Home > Horses > Laminitis in Horses and Ponies

Laminitis in Horses and Ponies

November 14th, 2009

It is generally assumed that you cannot have too much of a good thing, well, there should be many caveat to that statement, especially if you are a horse or pony, left in a field with lush green grass to eat, yes, you can have too much of a good thing under these circumstances and that good thing is the very grass you are eating. Over eating, especially on green lush grass is one of the causes of Laminitis. Laminitis is one of the most common causes of lameness and disability of horses and ponies.

Experts argue that rich green grass itself does not cause Laminitis, however over weight/overfeed horses and ponies are more susceptible to Laminitis. Other cause of Laminites includes stress among other causes. Stress induced Laminitis could be triggered by overworking a horse that is unfit, prolonged travelling in hot or cold conditions, it is even said that some vaccination can stress some horses and ponies enough to induce laminitis.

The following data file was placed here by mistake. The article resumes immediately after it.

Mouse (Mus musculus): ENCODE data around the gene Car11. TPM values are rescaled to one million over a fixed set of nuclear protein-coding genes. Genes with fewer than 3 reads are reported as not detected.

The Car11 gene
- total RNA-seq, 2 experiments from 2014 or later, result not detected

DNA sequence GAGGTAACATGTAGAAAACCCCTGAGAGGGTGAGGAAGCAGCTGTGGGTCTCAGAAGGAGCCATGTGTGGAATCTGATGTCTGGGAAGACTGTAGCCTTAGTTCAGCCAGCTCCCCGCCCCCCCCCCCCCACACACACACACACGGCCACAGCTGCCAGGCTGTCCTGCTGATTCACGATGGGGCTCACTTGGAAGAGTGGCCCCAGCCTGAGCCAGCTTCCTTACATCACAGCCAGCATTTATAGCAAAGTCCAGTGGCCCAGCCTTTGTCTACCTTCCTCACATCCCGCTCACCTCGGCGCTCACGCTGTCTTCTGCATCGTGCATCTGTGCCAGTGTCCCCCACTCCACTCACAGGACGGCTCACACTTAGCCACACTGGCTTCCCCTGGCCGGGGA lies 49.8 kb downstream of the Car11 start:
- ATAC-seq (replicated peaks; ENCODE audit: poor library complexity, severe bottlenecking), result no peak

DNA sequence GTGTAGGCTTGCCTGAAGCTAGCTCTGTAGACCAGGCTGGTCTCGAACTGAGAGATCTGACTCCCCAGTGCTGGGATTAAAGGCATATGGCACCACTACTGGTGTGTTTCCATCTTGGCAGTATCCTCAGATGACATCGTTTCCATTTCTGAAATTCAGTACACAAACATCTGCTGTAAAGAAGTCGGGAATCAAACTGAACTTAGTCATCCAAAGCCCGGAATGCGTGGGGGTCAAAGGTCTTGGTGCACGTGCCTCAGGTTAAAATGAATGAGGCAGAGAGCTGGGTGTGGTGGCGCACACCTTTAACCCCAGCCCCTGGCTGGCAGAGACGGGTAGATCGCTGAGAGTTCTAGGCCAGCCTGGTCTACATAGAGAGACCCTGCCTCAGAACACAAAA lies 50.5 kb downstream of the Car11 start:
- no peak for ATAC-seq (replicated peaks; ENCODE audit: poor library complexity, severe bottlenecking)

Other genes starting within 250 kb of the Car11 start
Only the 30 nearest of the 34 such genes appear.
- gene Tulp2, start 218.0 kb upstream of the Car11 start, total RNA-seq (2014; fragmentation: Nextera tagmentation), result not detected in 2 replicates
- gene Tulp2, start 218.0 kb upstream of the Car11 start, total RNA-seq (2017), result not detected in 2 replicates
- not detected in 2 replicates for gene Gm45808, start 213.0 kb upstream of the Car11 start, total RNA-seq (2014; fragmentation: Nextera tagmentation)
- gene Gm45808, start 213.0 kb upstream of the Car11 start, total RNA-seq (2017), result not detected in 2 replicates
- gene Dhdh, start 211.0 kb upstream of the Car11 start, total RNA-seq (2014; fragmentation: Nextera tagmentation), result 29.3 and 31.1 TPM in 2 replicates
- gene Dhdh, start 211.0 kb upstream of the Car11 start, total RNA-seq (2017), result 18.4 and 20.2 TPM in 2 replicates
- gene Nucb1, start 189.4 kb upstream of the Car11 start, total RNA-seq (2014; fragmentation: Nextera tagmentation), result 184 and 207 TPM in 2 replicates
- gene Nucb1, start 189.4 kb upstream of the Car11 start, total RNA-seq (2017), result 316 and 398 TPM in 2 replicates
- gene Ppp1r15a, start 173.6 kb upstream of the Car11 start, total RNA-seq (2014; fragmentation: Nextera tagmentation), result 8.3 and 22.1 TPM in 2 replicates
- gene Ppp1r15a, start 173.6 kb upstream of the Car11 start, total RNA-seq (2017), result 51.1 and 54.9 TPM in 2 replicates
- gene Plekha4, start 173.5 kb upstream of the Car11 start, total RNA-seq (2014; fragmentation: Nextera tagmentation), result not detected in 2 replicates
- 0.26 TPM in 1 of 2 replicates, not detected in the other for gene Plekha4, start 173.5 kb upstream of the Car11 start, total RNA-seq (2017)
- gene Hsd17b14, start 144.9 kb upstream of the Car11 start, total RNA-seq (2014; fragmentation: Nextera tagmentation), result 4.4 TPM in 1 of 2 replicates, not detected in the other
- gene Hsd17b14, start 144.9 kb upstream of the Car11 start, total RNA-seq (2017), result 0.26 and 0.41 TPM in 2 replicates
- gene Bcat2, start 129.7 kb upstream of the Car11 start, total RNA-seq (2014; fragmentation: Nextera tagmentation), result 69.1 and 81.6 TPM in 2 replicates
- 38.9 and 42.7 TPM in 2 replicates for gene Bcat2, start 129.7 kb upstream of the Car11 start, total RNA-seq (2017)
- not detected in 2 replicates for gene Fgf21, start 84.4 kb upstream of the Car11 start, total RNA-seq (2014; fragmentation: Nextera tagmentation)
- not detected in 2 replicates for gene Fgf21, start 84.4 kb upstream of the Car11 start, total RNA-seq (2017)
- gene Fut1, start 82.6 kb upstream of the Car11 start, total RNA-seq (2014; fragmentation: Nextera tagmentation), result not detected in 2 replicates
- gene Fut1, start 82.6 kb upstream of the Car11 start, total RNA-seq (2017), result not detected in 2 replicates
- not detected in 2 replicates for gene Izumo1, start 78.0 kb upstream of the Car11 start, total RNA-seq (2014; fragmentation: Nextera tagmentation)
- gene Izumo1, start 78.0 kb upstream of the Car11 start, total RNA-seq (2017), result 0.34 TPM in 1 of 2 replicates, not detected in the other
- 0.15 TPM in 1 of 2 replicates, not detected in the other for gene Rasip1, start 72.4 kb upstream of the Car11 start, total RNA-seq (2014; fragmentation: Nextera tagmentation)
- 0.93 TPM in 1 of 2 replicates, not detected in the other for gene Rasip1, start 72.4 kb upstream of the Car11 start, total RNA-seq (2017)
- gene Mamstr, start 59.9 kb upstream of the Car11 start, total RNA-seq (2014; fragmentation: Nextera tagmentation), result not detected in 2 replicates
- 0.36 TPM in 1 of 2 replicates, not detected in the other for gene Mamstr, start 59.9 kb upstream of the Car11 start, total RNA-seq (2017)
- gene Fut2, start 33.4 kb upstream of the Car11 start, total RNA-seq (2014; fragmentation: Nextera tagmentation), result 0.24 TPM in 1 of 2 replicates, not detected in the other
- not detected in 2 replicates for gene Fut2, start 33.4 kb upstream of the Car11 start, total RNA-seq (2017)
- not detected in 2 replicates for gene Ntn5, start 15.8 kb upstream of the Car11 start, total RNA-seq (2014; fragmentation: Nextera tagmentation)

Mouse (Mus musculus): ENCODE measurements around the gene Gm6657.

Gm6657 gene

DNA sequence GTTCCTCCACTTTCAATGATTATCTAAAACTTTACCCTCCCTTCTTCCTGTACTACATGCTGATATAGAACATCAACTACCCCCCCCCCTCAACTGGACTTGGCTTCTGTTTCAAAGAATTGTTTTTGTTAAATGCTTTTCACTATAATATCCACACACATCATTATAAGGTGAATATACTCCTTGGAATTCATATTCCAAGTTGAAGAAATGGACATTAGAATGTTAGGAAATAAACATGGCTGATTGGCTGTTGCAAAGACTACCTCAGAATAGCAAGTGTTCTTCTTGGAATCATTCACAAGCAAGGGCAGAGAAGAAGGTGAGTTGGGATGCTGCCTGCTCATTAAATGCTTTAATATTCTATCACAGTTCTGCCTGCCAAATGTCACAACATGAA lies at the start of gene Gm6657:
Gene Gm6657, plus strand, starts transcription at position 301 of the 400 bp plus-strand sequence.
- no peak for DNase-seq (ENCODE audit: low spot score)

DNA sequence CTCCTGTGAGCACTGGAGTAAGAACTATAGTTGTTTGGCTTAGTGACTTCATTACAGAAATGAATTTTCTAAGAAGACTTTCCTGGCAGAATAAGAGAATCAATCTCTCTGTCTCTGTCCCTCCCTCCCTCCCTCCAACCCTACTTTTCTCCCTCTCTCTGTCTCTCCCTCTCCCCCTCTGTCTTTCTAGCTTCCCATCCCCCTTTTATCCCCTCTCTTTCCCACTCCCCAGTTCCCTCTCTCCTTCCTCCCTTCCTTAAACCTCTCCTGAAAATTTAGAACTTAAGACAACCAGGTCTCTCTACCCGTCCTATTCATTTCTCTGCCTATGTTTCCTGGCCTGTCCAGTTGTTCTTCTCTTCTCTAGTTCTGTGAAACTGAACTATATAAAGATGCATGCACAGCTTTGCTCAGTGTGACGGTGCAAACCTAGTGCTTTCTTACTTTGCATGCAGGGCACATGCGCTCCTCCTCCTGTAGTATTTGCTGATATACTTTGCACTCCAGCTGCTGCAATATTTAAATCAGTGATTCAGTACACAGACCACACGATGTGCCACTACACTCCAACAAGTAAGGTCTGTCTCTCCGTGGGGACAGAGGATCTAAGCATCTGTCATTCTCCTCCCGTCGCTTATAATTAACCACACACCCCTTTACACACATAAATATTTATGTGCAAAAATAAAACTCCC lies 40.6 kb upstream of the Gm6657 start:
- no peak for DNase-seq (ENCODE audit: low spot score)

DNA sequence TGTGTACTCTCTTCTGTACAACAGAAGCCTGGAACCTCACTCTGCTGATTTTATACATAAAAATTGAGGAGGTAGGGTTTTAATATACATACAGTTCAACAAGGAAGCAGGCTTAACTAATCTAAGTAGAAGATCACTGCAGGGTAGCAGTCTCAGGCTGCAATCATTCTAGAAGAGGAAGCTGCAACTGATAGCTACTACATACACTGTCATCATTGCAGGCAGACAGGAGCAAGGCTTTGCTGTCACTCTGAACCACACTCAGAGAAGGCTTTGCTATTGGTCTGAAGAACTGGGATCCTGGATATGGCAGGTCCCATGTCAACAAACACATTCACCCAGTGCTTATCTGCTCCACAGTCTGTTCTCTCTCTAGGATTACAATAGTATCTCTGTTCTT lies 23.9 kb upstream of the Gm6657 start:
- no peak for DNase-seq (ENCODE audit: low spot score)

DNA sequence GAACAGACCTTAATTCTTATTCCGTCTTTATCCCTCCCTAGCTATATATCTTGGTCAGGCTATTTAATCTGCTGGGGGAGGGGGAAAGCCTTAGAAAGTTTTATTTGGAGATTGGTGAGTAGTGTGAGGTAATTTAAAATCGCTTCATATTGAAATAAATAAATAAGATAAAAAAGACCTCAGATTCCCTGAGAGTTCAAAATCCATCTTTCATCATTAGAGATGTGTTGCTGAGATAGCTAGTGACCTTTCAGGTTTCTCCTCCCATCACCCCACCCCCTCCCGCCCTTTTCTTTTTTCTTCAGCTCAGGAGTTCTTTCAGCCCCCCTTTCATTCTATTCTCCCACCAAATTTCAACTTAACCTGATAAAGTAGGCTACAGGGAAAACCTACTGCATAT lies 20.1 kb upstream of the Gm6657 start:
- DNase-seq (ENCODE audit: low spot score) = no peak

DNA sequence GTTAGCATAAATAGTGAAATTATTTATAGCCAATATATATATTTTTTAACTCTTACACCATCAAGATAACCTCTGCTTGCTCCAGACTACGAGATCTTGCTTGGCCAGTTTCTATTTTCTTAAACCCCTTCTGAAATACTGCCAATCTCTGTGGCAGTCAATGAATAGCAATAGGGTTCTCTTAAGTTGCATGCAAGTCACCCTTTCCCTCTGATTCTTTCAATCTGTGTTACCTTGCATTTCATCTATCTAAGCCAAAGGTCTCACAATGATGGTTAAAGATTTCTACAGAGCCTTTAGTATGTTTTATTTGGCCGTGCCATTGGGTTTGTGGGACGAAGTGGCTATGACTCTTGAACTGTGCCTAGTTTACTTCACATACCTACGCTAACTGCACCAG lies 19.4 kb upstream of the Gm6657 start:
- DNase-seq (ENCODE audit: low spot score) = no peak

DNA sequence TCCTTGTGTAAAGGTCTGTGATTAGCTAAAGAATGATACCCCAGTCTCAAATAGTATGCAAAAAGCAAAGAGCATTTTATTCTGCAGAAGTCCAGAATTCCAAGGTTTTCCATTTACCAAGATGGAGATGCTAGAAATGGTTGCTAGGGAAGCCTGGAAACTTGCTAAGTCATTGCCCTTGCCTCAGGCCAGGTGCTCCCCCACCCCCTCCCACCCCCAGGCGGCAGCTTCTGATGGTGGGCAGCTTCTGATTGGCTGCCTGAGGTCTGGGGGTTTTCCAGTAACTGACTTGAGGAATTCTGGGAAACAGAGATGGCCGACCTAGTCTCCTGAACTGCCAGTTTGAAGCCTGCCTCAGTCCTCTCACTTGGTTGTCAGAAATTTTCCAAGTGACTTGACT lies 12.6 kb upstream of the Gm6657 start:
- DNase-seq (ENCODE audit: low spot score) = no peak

The scope of this article does not extend to covering all aspects of the causes of laminitis; the article is just a basic introduction to it to help create more awareness about it in the horse and pony owning communities. As with all horse health issues, your vet is able to give you expert advice on how to treat your horse or pony for laminitis but as another saying goes, prevention is better than cure. If you can take action to reduce or completely eliminate situations or conditions that could cause laminitis in your horse, then take such action, this will not only help you keep your horse health but save you money on vet bills.

Before the article concludes, here are some misconceptions about laminitis. Some people say that if a horse drinks cold water after exercise, it may develop laminitis. Horse health experts disagree with this however it is still not advisable to give your horse cold water after exercise as this may cause colic. Allergies are also said not to cause laminitis nor heat in the animal’s foot.
Laminitis can also affect one foot or all feet; it is not confined to the front feet only.


  1. No comments yet.
  1. No trackbacks yet.